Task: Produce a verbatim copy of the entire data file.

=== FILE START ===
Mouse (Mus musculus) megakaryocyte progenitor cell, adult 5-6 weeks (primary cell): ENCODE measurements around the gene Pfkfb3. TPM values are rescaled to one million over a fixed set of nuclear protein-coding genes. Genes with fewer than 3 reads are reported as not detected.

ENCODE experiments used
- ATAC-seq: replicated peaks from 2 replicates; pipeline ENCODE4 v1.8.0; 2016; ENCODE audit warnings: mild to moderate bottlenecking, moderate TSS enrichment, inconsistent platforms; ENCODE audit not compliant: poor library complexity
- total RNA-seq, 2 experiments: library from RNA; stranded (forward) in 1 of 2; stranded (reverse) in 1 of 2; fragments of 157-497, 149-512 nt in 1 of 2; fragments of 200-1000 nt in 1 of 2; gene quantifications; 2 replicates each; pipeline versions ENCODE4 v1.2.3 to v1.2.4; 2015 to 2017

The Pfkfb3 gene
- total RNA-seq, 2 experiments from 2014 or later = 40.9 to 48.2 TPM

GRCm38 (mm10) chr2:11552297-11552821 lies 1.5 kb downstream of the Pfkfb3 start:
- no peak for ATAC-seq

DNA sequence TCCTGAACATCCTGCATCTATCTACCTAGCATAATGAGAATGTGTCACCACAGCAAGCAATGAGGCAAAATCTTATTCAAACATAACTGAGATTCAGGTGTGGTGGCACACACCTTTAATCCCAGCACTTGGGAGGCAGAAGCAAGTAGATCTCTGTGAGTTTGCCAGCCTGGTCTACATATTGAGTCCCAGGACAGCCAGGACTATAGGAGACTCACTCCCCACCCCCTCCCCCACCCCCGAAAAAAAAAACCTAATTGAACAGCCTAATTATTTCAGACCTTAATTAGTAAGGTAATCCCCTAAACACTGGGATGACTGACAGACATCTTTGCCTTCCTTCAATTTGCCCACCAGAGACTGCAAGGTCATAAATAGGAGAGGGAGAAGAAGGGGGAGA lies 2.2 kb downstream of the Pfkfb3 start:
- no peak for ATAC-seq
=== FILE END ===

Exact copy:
Mouse (Mus musculus) megakaryocyte progenitor cell, adult 5-6 weeks (primary cell): ENCODE measurements around the gene Pfkfb3. TPM values are rescaled to one million over a fixed set of nuclear protein-coding genes. Genes with fewer than 3 reads are reported as not detected.

ENCODE experiments used
- ATAC-seq: replicated peaks from 2 replicates; pipeline ENCODE4 v1.8.0; 2016; ENCODE audit warnings: mild to moderate bottlenecking, moderate TSS enrichment, inconsistent platforms; ENCODE audit not compliant: poor library complexity
- total RNA-seq, 2 experiments: library from RNA; stranded (forward) in 1 of 2; stranded (reverse) in 1 of 2; fragments of 157-497, 149-512 nt in 1 of 2; fragments of 200-1000 nt in 1 of 2; gene quantifications; 2 replicates each; pipeline versions ENCODE4 v1.2.3 to v1.2.4; 2015 to 2017

The Pfkfb3 gene
- total RNA-seq, 2 experiments from 2014 or later = 40.9 to 48.2 TPM

GRCm38 (mm10) chr2:11552297-11552821 lies 1.5 kb downstream of the Pfkfb3 start:
- no peak for ATAC-seq

DNA sequence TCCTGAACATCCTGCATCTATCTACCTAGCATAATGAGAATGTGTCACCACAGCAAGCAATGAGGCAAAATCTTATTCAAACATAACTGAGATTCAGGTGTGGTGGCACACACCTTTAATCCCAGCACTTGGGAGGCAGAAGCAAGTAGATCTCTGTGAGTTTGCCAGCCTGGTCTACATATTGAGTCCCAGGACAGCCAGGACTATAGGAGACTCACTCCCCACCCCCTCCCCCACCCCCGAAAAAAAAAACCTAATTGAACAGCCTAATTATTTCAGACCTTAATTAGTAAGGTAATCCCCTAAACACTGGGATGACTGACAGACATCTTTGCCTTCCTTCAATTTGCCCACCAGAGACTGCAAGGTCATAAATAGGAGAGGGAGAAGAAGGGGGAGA lies 2.2 kb downstream of the Pfkfb3 start:
- no peak for ATAC-seq